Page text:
Fifteen students from Long Island schools, including four from Manhasset High School, were named regional finalists Monday in the prestigious Siemens Competition in Math, Science & Technology.

Nationwide, 97 regional finalists in 20 states were announced. New York and California had the most with 17 each.

Christine Yoo, who teamed up with Manhasset classmate Kimberly Te to create a device that could produce energy more efficiently, said she cried when she heard they were selected.

"I was overwhelmed with joy," Yoo said. "Tears just started streaming down my face. All of the hard work we put in was worth it."

Te was equally thrilled and looks forward to pursuing a career in environmental engineering.

"Science challenges me," she said. "I like engineering because I'm also an artist and it makes me think creatively. And it's interdisciplinary, mixing physics, chemistry and biology."

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Alison Huenger is the science research specialist at Manhasset who advised Yoo, Te and finalists Jun Yan He and Kevin Sadhu. Huenger called the students exceptional, adding that her school hasn't had a regional finalist since 2010.

"Their work ethic exceeded my expectations," she said. "During the school year, they would come in on Saturday to conduct research."

The regional finalists, mostly juniors and seniors who were selected from 466 semifinalists, receive $1,000 each. They will present their projects via Web-conferencing and other digital means next month to judges at one of six universities across the country, including Massachusetts Institute of Technology and Carnegie Mellon University in Pittsburgh.

The national finalists will be identified through that process and compete in December at The George Washington University in Washington. Six individuals and six teams will win scholarship awards ranging from $10,000 to $100,000.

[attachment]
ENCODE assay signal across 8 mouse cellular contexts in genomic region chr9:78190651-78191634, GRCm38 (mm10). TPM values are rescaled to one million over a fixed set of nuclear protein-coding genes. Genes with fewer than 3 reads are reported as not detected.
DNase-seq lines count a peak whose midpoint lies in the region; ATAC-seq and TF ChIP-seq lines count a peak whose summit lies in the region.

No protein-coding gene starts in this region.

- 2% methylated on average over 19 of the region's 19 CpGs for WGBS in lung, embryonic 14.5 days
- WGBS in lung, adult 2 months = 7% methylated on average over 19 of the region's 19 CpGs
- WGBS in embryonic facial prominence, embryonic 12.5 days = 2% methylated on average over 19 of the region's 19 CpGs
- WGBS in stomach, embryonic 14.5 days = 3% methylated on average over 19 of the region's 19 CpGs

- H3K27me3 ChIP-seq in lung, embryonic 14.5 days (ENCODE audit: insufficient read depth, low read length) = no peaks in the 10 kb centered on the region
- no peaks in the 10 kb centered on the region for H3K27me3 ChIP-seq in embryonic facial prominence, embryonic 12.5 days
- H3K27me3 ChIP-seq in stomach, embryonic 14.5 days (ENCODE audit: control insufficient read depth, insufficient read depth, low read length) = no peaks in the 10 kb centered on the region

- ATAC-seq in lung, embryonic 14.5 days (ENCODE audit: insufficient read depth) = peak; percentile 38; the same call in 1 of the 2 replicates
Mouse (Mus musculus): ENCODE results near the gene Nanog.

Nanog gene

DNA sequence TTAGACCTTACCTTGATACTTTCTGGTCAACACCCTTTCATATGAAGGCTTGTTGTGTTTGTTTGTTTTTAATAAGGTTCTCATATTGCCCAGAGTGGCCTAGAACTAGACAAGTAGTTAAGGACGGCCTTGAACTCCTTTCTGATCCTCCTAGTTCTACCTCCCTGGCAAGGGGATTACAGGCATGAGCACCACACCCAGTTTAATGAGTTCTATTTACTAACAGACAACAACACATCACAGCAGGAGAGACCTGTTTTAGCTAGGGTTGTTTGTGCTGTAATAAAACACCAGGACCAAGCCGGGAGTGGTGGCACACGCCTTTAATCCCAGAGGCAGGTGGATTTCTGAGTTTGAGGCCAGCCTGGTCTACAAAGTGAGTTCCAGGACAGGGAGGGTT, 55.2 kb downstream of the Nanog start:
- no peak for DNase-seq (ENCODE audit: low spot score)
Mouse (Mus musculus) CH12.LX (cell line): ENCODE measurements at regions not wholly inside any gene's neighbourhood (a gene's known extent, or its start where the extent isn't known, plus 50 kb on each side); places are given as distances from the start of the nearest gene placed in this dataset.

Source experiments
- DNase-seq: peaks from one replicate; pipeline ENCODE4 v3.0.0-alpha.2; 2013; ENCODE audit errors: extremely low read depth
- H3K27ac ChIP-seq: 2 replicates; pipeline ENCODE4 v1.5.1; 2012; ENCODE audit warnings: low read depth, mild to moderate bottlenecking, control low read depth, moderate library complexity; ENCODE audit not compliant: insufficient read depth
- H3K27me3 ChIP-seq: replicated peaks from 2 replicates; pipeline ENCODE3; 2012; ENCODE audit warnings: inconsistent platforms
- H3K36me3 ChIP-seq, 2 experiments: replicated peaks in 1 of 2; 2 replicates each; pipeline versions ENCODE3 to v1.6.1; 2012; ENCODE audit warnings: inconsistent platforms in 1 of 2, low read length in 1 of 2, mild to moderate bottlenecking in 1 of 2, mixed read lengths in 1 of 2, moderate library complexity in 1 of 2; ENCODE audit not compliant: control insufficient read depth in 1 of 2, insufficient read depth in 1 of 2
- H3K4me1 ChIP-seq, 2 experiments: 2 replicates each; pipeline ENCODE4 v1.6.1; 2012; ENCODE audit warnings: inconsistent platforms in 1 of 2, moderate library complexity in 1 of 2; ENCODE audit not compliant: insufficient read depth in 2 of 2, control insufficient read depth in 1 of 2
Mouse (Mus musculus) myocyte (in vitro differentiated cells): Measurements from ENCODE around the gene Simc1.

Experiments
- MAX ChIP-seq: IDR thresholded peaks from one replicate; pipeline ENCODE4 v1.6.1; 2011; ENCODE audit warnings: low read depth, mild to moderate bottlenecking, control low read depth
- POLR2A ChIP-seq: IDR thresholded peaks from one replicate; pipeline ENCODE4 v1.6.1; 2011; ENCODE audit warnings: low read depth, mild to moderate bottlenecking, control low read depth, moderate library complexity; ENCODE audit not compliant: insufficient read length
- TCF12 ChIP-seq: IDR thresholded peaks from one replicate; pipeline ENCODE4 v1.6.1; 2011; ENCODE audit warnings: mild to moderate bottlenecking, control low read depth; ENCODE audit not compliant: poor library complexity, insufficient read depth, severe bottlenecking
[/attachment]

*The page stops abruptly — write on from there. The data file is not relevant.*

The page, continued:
Three students from Half Hollow Hills High School East in Dix Hills -- Vishal Nyayapathi, Brian Rhee and Alia Rizvon -- received the regional distinction Monday, as did Sarah Lee and Kunal Shah from Syosset High School.

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Students Kameron Sedigh and Julian Ubriaco from Kings Park High School, Bongseok Jung from Herricks High School and Roshan Patel from Ward Melville High School in East Setauket also were selected.

Sedigh worked to discover a new approach for the design of antibiotics that could be used to fight bacterial infections such as MRSA. He said he was glad to devote his time to such a pressing issue.

"Antibiotic resistance has been a growing threat in the world," he said.

Ubriaco's research focused on the detection and treatment of pancreatic cancer. While he doesn't know anyone who suffers from the disease, he's met many people whose lives have been touched by it -- including the bus driver who took him to Cold Spring Harbor Laboratory to work on his project.

"Her husband passed because of it," Ubriaco said, adding that everyone who asks about his work thanks him for his efforts.

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Two private school students, David Herman from Davis Renov Stahler Yeshiva High School for Boys in Woodmere and Yujin Kim from The Stony Brook School in Stony Brook, also made the cut.

Herman said he and a partner worked to make fuel cells a viable and realistic alternative to the burning of fossil fuels. Like some of the other regional finalists, he teamed up with a student from another state -- in his case, Kevin Qian of Plymouth, Minnesota.

Herman met Qian at a Stony Brook University summer research program and the two started to work on their project soon after.

"Once we got the semifinalist announcement Friday, I was over the moon," Herman said. "And today, it was amazing. When I saw my name on the list, it was a great moment."